top of page


Butterflies around Białystok in primeval north-east Poland

Without the immense assistance from Marcin Sielezniew of the Laboratory of Insect Evolutionary Biology and Ecology in the Institute of Biology at the University of Białystok the 10 day trip undertaken by David Dennis, Neil Thompson and I would have been much less successful, and we are most grateful for his time and patience. And Neil's ability to translate Marcin's GPS locations into a decimal format before posting them on Google Maps was the icing on the cake!

Our two-centre trip started on the 25th of June from a base in Monki to the north-west of Białystok from where we radiated out over the next 5 days to a variety of sites. High on our target list were Scarce Fritillary (Euphydryas maturna); Pallas's Fritillary (Argynnis laodice)False Ringlet (Coenonympha oedippus); and Woodland Brown (Lopinga achine), as well as Violet Copper (Lycaena helle), and we had good locations for them all. But upon our arrival Marcin told us that winter had ended in April, spring had been completely by-passed to be immediately followed by an extended summer heatwave resulting in early emergences of all our targets and we'd be lucky to see any of them!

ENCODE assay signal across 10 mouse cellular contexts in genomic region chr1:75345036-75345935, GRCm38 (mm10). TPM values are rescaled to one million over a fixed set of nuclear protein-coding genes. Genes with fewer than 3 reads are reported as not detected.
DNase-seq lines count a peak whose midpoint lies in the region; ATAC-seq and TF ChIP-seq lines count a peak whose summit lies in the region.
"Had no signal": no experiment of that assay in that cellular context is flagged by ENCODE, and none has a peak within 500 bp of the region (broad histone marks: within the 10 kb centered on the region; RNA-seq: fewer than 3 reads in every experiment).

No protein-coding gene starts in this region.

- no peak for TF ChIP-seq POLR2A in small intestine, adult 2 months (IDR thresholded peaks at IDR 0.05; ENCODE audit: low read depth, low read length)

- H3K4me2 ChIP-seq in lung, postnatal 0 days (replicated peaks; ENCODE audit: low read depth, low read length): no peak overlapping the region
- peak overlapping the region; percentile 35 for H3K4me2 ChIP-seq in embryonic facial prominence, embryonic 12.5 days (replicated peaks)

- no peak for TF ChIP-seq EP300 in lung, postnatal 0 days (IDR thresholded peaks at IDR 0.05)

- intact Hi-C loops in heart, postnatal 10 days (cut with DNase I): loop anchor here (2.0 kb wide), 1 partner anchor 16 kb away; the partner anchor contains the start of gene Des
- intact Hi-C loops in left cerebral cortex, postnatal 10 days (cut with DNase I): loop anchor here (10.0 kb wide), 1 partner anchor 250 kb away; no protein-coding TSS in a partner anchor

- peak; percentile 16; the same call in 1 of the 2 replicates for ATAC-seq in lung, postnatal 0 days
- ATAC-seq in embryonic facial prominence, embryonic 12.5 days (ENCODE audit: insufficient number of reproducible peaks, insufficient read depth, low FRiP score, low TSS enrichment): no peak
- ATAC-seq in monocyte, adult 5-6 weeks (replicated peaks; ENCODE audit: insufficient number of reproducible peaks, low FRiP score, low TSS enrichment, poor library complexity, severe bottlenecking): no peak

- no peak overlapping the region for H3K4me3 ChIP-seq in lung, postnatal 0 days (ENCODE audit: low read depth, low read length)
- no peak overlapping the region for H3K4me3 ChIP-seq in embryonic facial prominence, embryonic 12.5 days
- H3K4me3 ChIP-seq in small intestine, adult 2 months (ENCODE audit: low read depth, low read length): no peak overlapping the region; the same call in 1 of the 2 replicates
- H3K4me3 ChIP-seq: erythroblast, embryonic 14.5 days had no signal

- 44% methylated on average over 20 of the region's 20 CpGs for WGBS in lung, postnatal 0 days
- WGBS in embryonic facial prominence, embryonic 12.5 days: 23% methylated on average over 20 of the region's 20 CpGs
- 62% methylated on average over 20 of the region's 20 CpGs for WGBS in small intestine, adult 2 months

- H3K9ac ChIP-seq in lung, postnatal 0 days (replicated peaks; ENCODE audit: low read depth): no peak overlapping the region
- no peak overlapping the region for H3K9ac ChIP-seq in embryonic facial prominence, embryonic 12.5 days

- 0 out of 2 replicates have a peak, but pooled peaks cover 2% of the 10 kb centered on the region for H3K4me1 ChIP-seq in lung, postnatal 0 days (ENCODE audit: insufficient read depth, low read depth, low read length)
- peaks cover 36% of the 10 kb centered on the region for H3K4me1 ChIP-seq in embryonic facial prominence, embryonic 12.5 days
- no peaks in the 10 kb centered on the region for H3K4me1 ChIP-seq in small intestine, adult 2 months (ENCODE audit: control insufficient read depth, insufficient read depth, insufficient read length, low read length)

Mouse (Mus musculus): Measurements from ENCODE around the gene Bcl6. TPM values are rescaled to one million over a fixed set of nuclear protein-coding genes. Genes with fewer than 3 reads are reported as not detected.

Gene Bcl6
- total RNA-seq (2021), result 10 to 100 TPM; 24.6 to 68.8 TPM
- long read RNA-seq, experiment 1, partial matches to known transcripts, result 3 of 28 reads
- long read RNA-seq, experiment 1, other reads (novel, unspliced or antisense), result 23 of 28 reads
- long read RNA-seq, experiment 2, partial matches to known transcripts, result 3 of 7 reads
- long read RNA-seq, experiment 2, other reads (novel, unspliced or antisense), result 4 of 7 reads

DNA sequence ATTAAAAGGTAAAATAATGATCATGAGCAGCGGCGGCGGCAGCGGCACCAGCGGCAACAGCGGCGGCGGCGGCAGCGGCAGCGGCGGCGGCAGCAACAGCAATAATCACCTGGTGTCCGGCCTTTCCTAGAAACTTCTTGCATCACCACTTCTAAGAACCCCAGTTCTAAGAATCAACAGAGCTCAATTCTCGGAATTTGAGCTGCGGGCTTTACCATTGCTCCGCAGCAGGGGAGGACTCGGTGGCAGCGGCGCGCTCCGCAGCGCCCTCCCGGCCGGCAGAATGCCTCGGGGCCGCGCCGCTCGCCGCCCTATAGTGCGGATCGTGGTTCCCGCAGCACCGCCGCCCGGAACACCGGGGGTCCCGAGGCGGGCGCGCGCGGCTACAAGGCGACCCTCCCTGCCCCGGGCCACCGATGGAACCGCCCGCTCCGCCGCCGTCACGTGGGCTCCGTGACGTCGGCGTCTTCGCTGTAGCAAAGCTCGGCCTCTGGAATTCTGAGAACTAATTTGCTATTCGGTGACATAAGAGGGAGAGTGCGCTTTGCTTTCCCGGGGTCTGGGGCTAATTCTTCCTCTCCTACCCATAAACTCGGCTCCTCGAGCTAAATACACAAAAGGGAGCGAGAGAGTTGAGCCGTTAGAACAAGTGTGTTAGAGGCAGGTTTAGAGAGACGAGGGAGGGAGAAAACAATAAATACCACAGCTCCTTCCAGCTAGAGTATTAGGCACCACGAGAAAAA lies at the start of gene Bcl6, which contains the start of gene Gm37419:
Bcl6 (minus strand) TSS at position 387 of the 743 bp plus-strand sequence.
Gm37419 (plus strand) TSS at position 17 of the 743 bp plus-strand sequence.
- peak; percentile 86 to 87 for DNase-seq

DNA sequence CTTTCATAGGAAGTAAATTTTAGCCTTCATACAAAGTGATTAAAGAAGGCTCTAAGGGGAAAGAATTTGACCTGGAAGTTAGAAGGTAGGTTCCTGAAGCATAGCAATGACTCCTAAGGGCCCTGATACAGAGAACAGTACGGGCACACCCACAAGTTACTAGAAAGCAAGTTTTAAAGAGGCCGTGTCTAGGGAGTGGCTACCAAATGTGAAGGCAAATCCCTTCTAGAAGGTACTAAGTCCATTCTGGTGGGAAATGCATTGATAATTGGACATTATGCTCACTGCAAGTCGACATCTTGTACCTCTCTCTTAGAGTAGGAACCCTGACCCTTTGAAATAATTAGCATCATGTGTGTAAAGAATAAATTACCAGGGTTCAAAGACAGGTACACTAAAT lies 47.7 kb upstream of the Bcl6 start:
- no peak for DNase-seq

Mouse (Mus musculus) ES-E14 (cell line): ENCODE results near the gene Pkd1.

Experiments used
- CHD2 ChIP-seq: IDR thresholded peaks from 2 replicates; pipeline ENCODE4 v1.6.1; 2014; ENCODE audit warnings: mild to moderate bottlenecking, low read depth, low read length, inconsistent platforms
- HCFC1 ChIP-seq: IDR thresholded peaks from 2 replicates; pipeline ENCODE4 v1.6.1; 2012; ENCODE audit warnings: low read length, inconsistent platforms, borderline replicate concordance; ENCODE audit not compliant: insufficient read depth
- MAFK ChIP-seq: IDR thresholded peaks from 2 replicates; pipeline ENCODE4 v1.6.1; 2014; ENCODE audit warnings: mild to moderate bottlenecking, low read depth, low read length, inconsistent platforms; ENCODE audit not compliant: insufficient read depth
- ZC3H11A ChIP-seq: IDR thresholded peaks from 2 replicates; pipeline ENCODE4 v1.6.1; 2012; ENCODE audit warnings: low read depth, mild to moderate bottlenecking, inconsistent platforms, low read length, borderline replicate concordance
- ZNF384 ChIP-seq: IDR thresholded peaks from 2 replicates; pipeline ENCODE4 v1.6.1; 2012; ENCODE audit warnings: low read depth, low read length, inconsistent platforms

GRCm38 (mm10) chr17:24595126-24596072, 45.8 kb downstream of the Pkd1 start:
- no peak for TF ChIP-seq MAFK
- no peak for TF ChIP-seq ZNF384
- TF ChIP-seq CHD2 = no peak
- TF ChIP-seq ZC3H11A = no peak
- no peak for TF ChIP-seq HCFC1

Undeterred, we prioritised E.maturna and made our way into the Biebrzanski Park along a forest track just south of Gugny and were immediately besieged by mosquitos and three species of horse-fly, the largest of which was huge and terrorised us fiercely until we realised that, of the three, this one didn't want to savage us, its buzz far worse than its bite. But Marcin had been right, maturna was over. On a subsequent visit to this site, after rain the previous day, we were astonished by the explosion of activity in the small car park as we pulled in - Purple and Lesser Purple Emperors (Apatura iris and Apatura ilia), Camberwell Beauties (Nymphalis antiopa), Silver-washed Fritillaries (Argynnis paphia), and other Nymphalids all rose to greet us, swirling around before settling again on the ground, a truly exhilarating experience!


Marcin's prediction was also essentially true for Coenonympha oedippus although at a site near Nowa Wies Marcin and Neil each separately spotted one amongst the tall reeds bobbing in the stiff breeze but given the habitat on the day any chance of a photo was out of the question.


The dry weather had turned traditionally wet and damp sites into parched landscapes, crunchy underfoot but on the road to Piaski just north of iconic Tykocin we still encountered a strong Large Blue (Phengaris orion) colony supplemented with Assmann's Fritillary (Melitaea britomartis), Dusky Meadow Brown (Hyponephele lycaon), and a remarkably iridescent  male Sooty Copper (Lycaena tityrus), to mention but a few.


One location discovered by chance while driving past - we would prefer to say it was pure instinct - lay 8km south of Monki alongside the railway track where a small concealed meadow was rich with mostly common species although it's always a delight to come across Purple-shot Coppers (Lycaena alciphron).